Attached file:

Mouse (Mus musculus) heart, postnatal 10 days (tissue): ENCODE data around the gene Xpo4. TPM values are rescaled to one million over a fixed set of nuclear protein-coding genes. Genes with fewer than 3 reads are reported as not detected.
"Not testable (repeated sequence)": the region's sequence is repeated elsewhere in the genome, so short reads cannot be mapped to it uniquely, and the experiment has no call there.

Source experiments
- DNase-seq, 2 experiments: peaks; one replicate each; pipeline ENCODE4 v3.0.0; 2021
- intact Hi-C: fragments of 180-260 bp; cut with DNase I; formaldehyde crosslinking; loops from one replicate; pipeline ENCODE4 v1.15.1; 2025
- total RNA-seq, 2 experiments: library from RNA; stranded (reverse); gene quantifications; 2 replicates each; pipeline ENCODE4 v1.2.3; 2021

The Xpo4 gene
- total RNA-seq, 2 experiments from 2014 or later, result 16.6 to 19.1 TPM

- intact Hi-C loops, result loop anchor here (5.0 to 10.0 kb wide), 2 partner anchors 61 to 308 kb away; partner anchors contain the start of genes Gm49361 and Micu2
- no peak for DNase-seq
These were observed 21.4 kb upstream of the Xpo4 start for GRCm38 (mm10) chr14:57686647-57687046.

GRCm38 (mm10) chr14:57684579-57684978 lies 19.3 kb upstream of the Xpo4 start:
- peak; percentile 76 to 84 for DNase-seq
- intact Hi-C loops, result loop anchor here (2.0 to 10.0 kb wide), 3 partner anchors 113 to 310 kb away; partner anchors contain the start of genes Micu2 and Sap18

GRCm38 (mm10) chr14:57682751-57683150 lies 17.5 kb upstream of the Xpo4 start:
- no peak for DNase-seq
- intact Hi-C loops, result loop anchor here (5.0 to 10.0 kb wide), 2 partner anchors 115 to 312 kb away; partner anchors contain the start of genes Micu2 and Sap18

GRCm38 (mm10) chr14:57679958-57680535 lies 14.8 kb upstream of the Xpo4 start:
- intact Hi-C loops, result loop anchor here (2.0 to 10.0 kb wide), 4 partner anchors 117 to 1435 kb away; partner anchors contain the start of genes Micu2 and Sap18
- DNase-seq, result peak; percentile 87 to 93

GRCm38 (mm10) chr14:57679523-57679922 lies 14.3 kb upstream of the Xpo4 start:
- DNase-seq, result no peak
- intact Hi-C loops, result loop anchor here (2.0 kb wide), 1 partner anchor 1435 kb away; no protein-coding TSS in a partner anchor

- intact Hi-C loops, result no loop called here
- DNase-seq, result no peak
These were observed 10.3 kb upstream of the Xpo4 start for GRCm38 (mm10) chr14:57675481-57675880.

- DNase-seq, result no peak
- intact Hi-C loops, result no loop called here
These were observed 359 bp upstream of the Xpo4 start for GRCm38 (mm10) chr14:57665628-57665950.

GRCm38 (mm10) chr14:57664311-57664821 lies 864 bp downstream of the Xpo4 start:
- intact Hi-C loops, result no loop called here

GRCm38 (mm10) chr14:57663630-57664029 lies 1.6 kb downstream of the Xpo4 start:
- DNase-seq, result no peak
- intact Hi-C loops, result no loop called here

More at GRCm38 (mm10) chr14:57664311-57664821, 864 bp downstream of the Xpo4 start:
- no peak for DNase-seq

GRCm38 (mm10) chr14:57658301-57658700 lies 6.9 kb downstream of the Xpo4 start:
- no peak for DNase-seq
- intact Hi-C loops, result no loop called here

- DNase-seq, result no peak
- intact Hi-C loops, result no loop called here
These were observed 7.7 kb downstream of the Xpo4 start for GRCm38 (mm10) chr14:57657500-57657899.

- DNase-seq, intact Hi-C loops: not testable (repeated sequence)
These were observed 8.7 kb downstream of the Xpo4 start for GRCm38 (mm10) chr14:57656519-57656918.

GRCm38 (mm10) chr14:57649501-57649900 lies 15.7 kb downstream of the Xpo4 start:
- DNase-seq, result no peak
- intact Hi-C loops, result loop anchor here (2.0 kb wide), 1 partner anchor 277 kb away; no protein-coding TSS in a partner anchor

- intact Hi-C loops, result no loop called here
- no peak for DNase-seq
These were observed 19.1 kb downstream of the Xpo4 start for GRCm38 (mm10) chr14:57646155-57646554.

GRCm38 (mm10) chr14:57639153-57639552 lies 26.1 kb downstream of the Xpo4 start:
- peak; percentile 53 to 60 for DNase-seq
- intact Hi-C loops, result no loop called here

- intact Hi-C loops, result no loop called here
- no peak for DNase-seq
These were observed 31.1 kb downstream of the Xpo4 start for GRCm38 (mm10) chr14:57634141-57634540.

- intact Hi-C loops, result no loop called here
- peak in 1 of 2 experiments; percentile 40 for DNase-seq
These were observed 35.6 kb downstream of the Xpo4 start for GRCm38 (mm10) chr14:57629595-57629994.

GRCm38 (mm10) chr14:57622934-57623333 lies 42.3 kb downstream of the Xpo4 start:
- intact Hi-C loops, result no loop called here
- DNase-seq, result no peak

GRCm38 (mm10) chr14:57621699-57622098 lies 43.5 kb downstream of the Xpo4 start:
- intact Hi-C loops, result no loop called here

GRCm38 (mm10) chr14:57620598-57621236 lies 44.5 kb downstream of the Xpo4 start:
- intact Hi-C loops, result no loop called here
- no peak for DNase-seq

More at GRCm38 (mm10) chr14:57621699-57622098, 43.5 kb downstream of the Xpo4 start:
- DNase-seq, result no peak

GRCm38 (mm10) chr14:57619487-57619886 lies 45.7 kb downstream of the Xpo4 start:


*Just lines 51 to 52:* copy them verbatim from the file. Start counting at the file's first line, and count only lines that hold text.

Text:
GRCm38 (mm10) chr14:57639153-57639552 lies 26.1 kb downstream of the Xpo4 start:
- peak; percentile 53 to 60 for DNase-seq